Anselm Kiefer, Väinämöinen Ilmarinen, 2018
In his large-scale works, German Anselm Kiefer (b. 1945) deals with themes that have their reference in history and mythology as well as philosophy and literature. Väinämöinen Ilmarinen is the first ever painting by Kiefer which was acquired for the Gösta Serlachius Fine Arts Foundation’s collection.
The characteristic features of Anselm Kiefer’s art are discernible in his work Väinämöinen Ilmarinen (2018). A sizeable painting, it depicts a landscape of arable fields which rather resembles a scorched and bombed battlefield. The horizon line is at a very high position. Like often with Kiefer, both cursive text and independent three-dimensional elements have additionally been integrated to the work.
References to literature and mythology are recurrent in Kiefer’s oeuvre. The artist has dealt with for example Germanic mythology and Kabbala but has also shown interest in Finnish national epic Kalevala. Kiefer read Kalevala already in the late 1970s and early 1980s and has in recent years once again returned to the literary piece and found inspiration in its poems. This is also evident in the painting’s name Väinämöinen iIlmarinen. The battered landscape in the painting hardly is connected merely with fields of the Pohya, the moorlands of Kalevala.
In Kiefer’s output, history and mythologies are universal. The stories of different countries and cultures contain similar themes and corresponding characters. In the painting, Ilmarinen who is attributed to the aircraft was not only Kalevala’s heroic smith but also the creator of the dome of the sky and setter of celestial bodies. Väinämöinen, on the other hand, has been deemed to contributing in the creation of the Earth. In Greek mythology, for example, Uranus and Gaia played similar roles.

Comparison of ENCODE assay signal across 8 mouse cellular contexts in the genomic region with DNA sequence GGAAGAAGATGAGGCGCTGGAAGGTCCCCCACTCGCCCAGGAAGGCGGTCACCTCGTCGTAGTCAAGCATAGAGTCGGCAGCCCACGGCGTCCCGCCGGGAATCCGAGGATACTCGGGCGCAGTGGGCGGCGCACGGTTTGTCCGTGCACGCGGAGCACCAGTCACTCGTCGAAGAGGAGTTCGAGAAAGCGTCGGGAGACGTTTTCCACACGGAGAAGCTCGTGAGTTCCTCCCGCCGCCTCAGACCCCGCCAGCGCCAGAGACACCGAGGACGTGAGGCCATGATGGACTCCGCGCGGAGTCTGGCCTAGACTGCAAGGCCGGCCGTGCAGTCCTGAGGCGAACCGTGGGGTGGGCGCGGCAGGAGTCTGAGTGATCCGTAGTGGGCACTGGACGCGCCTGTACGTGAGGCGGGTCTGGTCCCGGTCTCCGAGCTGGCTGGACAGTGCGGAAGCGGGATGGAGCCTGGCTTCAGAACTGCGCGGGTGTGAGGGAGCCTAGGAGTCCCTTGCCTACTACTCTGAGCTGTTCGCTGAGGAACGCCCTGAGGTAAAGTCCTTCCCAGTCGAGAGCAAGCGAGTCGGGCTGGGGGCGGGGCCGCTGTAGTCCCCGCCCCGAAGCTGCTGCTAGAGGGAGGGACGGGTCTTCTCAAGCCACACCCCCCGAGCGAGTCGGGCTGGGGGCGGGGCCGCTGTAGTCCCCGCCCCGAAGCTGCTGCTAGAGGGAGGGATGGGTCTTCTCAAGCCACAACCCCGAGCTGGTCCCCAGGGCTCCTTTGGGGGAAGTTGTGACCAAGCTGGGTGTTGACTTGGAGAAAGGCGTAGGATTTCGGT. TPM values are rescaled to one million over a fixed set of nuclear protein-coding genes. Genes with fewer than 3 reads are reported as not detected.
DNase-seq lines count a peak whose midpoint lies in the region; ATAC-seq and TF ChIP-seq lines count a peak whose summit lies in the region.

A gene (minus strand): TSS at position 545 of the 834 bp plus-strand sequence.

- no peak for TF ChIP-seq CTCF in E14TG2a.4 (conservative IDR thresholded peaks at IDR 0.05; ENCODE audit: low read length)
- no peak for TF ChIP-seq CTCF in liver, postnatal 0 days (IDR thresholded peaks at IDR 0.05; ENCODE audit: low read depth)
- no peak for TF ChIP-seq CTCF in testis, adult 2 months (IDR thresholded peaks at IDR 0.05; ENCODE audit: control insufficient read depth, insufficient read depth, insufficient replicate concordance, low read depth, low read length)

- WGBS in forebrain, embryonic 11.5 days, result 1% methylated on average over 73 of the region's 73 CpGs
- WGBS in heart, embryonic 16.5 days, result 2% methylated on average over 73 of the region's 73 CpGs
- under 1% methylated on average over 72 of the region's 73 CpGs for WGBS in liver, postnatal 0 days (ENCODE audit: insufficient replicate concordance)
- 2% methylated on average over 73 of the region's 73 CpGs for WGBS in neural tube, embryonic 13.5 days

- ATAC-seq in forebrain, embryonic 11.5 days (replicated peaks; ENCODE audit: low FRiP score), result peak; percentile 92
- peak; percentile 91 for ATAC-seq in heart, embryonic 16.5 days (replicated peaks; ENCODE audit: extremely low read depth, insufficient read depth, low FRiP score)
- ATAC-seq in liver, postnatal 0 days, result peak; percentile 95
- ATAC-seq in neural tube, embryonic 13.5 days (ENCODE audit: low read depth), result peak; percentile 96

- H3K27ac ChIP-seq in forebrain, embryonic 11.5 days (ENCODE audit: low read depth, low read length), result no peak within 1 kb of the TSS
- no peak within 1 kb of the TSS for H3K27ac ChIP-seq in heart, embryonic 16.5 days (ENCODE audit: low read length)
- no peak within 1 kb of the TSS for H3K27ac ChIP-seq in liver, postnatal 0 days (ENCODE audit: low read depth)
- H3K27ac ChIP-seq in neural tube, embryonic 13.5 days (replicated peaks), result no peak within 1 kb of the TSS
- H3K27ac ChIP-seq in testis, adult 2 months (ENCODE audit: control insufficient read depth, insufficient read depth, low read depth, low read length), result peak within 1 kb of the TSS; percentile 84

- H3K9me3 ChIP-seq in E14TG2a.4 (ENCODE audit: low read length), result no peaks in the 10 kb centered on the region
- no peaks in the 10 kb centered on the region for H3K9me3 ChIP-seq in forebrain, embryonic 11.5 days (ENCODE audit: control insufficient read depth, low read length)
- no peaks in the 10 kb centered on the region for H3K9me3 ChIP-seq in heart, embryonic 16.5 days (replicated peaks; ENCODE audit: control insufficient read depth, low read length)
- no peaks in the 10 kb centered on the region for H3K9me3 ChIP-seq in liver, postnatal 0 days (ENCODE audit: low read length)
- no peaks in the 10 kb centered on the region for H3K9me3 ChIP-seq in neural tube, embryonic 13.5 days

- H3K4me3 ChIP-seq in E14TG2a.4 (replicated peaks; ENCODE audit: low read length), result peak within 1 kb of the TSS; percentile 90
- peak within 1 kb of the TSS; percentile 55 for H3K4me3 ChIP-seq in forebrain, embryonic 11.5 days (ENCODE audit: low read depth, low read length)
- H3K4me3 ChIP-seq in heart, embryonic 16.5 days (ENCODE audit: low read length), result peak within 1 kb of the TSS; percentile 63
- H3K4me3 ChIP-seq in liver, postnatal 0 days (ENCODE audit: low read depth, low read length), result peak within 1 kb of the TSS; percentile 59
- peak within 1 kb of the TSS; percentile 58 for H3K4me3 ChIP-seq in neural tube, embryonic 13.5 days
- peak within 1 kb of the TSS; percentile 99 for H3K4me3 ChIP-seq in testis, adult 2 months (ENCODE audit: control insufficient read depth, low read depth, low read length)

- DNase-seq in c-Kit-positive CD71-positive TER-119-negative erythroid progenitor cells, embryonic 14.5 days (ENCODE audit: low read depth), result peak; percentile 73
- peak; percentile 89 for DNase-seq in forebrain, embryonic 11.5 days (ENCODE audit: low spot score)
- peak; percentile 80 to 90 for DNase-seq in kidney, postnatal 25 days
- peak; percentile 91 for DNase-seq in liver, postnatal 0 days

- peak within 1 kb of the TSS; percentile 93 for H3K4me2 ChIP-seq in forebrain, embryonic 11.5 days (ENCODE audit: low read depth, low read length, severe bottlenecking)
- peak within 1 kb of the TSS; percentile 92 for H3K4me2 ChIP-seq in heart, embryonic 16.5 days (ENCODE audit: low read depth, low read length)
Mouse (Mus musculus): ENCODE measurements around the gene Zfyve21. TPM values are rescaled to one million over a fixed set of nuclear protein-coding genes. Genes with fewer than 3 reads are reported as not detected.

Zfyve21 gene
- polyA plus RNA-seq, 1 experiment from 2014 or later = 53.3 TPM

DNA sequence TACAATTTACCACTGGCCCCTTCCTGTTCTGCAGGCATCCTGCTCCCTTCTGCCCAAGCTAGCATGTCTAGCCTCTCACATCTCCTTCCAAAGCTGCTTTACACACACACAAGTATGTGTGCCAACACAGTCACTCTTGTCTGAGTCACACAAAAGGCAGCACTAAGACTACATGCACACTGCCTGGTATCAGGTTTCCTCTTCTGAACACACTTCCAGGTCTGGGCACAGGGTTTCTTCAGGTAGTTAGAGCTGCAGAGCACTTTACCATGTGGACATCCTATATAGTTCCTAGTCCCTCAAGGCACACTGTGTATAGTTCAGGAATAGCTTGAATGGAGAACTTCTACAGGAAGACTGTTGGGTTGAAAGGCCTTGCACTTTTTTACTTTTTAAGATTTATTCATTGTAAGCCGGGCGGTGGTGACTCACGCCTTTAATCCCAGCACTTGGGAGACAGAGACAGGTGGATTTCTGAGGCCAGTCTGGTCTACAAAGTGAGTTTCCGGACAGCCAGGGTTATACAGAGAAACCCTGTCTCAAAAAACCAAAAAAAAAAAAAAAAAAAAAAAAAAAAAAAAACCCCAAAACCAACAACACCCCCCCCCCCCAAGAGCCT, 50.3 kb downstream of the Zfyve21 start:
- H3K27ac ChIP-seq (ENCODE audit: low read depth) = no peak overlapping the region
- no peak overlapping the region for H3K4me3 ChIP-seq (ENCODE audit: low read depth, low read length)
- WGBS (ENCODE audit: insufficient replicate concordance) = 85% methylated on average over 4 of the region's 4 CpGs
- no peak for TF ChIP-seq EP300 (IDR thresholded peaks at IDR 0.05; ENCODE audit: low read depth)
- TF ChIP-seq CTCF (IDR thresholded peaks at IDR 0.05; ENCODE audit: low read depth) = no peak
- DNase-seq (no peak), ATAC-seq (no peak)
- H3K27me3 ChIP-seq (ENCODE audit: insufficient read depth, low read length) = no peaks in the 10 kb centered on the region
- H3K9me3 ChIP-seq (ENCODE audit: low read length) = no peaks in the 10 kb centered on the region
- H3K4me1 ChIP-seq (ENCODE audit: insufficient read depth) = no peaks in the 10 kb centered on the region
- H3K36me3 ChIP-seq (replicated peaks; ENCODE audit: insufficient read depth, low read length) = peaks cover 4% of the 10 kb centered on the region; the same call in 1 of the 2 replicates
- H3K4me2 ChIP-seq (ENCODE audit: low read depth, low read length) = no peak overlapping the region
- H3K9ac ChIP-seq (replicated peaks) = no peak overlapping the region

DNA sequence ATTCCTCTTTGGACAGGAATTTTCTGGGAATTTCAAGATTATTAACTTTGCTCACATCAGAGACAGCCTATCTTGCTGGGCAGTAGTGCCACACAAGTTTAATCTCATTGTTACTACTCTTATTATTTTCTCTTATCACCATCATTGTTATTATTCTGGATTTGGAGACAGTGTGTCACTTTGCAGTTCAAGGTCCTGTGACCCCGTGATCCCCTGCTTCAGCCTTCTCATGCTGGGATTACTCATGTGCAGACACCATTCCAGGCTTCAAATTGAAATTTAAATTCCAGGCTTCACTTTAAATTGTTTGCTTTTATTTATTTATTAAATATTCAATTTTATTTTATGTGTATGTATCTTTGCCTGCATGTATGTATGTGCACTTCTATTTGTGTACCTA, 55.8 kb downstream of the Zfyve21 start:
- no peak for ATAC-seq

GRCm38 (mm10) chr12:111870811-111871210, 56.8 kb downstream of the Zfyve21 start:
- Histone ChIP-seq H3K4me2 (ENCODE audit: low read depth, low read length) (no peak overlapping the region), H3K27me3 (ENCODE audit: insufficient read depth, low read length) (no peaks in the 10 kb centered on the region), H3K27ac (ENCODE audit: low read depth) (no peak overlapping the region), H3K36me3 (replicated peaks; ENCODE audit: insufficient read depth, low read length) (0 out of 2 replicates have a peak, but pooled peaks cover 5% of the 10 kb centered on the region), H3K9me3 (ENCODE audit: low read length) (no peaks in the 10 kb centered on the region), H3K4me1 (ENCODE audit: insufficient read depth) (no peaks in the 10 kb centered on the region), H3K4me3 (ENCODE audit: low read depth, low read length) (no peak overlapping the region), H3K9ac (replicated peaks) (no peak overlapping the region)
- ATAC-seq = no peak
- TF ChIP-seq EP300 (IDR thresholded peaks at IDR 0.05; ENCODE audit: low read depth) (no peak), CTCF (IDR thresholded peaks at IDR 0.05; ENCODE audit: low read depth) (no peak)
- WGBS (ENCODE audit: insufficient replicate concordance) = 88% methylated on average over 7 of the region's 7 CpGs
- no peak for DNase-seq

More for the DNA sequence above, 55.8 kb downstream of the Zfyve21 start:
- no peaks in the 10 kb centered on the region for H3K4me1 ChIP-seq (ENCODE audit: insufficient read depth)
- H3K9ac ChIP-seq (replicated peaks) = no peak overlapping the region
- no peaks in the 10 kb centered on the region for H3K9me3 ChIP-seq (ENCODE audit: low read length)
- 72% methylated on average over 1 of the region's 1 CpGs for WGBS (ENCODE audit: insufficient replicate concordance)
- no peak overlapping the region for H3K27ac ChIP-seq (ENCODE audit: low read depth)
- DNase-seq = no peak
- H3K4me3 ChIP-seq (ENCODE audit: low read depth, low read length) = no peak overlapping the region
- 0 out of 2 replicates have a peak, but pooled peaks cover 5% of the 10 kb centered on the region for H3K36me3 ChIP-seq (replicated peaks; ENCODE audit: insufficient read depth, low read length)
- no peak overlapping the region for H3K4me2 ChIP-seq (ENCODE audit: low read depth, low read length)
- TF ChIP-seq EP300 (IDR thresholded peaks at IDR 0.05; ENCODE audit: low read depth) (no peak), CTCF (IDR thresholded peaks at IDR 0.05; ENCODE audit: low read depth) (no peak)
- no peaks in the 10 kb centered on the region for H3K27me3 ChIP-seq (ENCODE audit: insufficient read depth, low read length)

Moreover, Väinämöinen was a skilled carver of boats. Has the submarine rusted in order to better remind us of the “brass and copper boat” in which Väinämöinen sailed away from his people? The rusty submarine which has rushed to the dry land refers on the other hand also to the melancholy inherent in Kiefer’s art. The artist emphasizes constantly how beauty and glamour are ephemeral, and all human effort will turn to ashes in the end. The mankind does not learn from its mistakes.
War is one of the important themes that Kiefer still works on in his paintings. Artist is renowned specially for art pieces in which he deals with the tragic heritage which national socialism, the second World war and holocaust have left behind in Germany. In the painting Väinämöinen Ilmarinen, the aircraft and the submarine constitute a refence to the war. Then again, scorched grapes in Kiefer’s art are also reminiscent of lines of soldiers’ graves.
Väinämöinen and Ilmarinen were also the names of Finnish battleships. Ilmarinen sunk in 1941 after it had collided with a sea mine. The vessel took 271 members of the staff with it. Finnish submarines have also been named after mythical creatures, such as Iku-Turso featured in Kalevala’s mythology or Vetehinen and Vesihiisi emerging also from waterways of folklore.
Kiefer has attached submarines and aircrafts to his works also previously. Such examples from his earlier output include Farewell to England (1994), Journey to the End of the Night (2002) and Essence – Existence(2011). In one part of the last-mentioned vast triptych, a submarine has hit the dry land in the mountains and a mythical, or in this case rather a biblical reference is activated along with the name Noah that is written in the top left corner of the painting. All three paintings are comprised in Hans Grothe Collection and were exhibited at Serlachius Museums’ comprehensive Kiefer exhibition in 2015–2016 in Mänttä.
Väinämöinen Ilmarinen was acquired for Gösta Serlachius Fine Arts Foundation’s collection with the assistance of Janne Gallen-Kallela-Sirén, director of Albright-Knox Art Museum. Sirén is also the chair of the board of Anselm Kiefer’s art foundation. Kiefer donated the work as a contribution to the fund-raising campaign organised for an extension to the Albright-Knox Art Museum. Instead of auctioning it however, the artwork was offered directly to the Serlachius Museums.